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Don't forget to catch Deirdre Imus on "The Deirdre Files" Wednesday mornings on Imus in the Morning! 

 

Dara Berger talks to the I-Man about her book, "How To Prevent Autism"   Click Here For The Interview! 

    


 

Deirdre's Book Pick Of The Week

 

  How To Prevent Autism by Dara Berger - The statistics are alarming and become more so every year. The Centers for Disease Control and Prevention estimates that 1 in 68 children have been identified with an autism spectrum disorder, making it one of the fastest growing developmental disorders in the United States. 

Take Action to BAN Chlorpyrifos: The Senate has just introduced a bill (S.1624) that would BAN chlorpyrifos, a toxic pesticide that harms kids’ brains. This pesticide has been linked to serious health effects in young children when their mothers were exposed during pregnancy, including nervous system damage, autism, ADHD and lower IQs.  Take Action Now!

Weeding Out Vaccine Toxins: MMR, Glyphosate, and the Health of a Generation - Glyphosate, often sold under the brand name “Roundup,” is the most widely used weed killer in the U.S. Glyphosate is a “non-selective herbicide,” which means it kills many plants, not just weeds. It kills them by interfering with the production of critical proteins necessary for growth. 

Back to School, Away from Toxins - by Deirdre Imus, August 10, 2017 - For countless American kids, back to school time means shopping for new backpacks, supplies, and outfits. For millions of families, especially those whose children have asthma and other health or learning issues, it also means ensuring that their child’s school won’t make them sicker, or interfere with their learning.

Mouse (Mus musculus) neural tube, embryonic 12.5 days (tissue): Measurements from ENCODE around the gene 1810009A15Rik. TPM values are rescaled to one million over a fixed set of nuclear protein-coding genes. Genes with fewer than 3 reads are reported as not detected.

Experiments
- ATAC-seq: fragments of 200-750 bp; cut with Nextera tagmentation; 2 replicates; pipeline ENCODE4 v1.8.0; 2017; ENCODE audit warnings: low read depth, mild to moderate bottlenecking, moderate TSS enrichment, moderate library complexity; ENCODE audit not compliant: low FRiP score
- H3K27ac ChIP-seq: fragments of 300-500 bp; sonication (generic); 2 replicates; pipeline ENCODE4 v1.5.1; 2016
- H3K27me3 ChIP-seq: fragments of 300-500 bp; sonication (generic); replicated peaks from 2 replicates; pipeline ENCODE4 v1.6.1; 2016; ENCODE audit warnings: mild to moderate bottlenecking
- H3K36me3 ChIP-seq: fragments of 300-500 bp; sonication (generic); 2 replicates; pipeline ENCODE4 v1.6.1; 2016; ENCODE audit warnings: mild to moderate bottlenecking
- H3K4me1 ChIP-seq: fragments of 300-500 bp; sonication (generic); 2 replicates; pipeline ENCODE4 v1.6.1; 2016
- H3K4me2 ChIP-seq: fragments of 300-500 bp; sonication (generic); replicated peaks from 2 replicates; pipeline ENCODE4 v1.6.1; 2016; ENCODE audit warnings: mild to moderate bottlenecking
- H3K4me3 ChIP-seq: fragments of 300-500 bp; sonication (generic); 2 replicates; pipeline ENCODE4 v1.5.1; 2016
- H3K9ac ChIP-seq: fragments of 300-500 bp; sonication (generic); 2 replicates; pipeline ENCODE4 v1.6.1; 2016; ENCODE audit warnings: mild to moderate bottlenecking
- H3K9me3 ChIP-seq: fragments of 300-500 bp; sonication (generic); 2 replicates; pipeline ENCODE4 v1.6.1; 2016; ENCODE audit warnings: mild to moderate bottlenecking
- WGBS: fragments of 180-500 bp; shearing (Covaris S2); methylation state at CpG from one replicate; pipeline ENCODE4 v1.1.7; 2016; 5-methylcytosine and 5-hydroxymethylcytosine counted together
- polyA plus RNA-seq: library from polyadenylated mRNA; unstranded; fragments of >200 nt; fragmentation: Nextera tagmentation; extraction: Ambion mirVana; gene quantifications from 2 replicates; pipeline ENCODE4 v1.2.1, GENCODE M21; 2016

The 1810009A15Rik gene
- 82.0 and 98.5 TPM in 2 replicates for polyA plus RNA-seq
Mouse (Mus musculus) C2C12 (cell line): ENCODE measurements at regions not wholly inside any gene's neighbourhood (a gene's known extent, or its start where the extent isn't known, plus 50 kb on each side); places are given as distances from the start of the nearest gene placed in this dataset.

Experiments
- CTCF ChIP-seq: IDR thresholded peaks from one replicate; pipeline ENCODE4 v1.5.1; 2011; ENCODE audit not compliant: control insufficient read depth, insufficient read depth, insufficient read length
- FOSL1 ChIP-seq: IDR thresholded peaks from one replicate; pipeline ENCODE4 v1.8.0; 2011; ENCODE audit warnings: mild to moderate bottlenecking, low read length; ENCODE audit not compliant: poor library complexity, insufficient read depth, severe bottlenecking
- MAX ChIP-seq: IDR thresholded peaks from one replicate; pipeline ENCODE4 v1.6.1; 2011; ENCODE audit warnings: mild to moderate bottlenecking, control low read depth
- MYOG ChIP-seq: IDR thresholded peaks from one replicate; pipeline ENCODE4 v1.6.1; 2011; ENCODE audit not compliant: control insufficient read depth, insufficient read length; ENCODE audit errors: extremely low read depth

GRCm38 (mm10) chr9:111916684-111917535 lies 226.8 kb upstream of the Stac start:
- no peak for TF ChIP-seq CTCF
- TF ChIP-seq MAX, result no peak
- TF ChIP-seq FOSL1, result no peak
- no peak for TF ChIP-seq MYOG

Deirdre's Dish Picks


Philharmonic Peach Salsa: Recipe by Ellen Troyer with David Amess and the Biosyntrx staff. Juicy ripe peaches, herbs, a bit of jalapeño, and a ripe avocado creates a sweet and spicy salsa perfect for summer, particularly when used as a condiment for grilled chicken or fish. 

If you have a fond memory from your childhood about some of the dishes we post please click here to contact us, we would love to hear your story.

 

Support The Deirdre Imus Environmental Health Center

The Deirdre Imus Environmental Health Center® is devoted to the health and well-being of children, their parents and the general public. Donations to the Environmental Health Center will support research on children's environmental health.

 

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The Imus Ranch Foundation

With the closing of The Imus Ranch For Kids with Cancer, The Imus Ranch Foundation was formed to donate 100% of all donations previously devoted to The Imus Ranch for Kids with Cancer to various other charities whose work and missions compliment those of the ranch. The initial donation from The Imus Ranch Foundation was awarded to Tackle Kids Cancer, a program of The HackensackUMC Foundation and the New York Giants.  In addition, once the Imus Ranch for Kids with Cancer is sold, 100% of those funds will be contributed to The Imus Ranch Foundation.